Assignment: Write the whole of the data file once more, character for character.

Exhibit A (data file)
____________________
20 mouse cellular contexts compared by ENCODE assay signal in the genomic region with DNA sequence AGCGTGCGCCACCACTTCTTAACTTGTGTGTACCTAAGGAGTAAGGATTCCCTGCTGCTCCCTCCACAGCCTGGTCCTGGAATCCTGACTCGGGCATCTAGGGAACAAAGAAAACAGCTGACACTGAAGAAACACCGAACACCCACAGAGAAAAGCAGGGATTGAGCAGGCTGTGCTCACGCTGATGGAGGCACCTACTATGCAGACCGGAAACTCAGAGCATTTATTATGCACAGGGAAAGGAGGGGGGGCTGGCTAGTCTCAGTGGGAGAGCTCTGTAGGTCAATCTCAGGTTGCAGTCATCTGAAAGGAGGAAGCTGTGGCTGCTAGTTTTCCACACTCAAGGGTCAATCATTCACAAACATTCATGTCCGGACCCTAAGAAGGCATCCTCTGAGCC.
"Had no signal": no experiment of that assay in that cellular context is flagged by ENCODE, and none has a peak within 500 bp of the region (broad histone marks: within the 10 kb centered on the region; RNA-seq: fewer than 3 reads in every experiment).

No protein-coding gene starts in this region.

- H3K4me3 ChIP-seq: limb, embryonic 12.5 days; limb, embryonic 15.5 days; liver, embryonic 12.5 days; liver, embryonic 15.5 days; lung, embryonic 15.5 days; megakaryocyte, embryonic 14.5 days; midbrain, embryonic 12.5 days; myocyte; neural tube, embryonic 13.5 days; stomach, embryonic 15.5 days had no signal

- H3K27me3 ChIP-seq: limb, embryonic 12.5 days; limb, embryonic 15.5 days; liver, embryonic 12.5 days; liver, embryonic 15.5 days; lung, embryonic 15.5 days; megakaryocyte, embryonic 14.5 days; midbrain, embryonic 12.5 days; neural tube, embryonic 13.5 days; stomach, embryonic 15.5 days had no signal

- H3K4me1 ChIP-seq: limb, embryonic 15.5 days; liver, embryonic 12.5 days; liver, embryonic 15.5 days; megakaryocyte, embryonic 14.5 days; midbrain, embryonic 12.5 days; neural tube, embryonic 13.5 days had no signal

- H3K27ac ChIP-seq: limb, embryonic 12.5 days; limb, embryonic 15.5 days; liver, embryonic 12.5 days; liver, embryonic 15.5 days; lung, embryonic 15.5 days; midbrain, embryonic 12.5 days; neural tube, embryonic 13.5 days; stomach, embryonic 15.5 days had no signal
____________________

20 mouse cellular contexts compared by ENCODE assay signal in the genomic region with DNA sequence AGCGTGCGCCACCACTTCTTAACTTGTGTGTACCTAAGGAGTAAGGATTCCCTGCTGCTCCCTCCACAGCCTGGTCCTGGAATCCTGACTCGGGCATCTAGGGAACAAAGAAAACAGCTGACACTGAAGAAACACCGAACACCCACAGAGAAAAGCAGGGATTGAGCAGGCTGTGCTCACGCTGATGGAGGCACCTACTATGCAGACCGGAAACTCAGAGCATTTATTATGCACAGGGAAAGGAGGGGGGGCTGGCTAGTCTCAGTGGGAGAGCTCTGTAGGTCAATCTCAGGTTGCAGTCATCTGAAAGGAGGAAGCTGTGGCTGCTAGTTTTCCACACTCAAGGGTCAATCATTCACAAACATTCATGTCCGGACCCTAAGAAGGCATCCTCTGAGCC.
"Had no signal": no experiment of that assay in that cellular context is flagged by ENCODE, and none has a peak within 500 bp of the region (broad histone marks: within the 10 kb centered on the region; RNA-seq: fewer than 3 reads in every experiment).

No protein-coding gene starts in this region.

- H3K4me3 ChIP-seq: limb, embryonic 12.5 days; limb, embryonic 15.5 days; liver, embryonic 12.5 days; liver, embryonic 15.5 days; lung, embryonic 15.5 days; megakaryocyte, embryonic 14.5 days; midbrain, embryonic 12.5 days; myocyte; neural tube, embryonic 13.5 days; stomach, embryonic 15.5 days had no signal

- H3K27me3 ChIP-seq: limb, embryonic 12.5 days; limb, embryonic 15.5 days; liver, embryonic 12.5 days; liver, embryonic 15.5 days; lung, embryonic 15.5 days; megakaryocyte, embryonic 14.5 days; midbrain, embryonic 12.5 days; neural tube, embryonic 13.5 days; stomach, embryonic 15.5 days had no signal

- H3K4me1 ChIP-seq: limb, embryonic 15.5 days; liver, embryonic 12.5 days; liver, embryonic 15.5 days; megakaryocyte, embryonic 14.5 days; midbrain, embryonic 12.5 days; neural tube, embryonic 13.5 days had no signal

- H3K27ac ChIP-seq: limb, embryonic 12.5 days; limb, embryonic 15.5 days; liver, embryonic 12.5 days; liver, embryonic 15.5 days; lung, embryonic 15.5 days; midbrain, embryonic 12.5 days; neural tube, embryonic 13.5 days; stomach, embryonic 15.5 days had no signal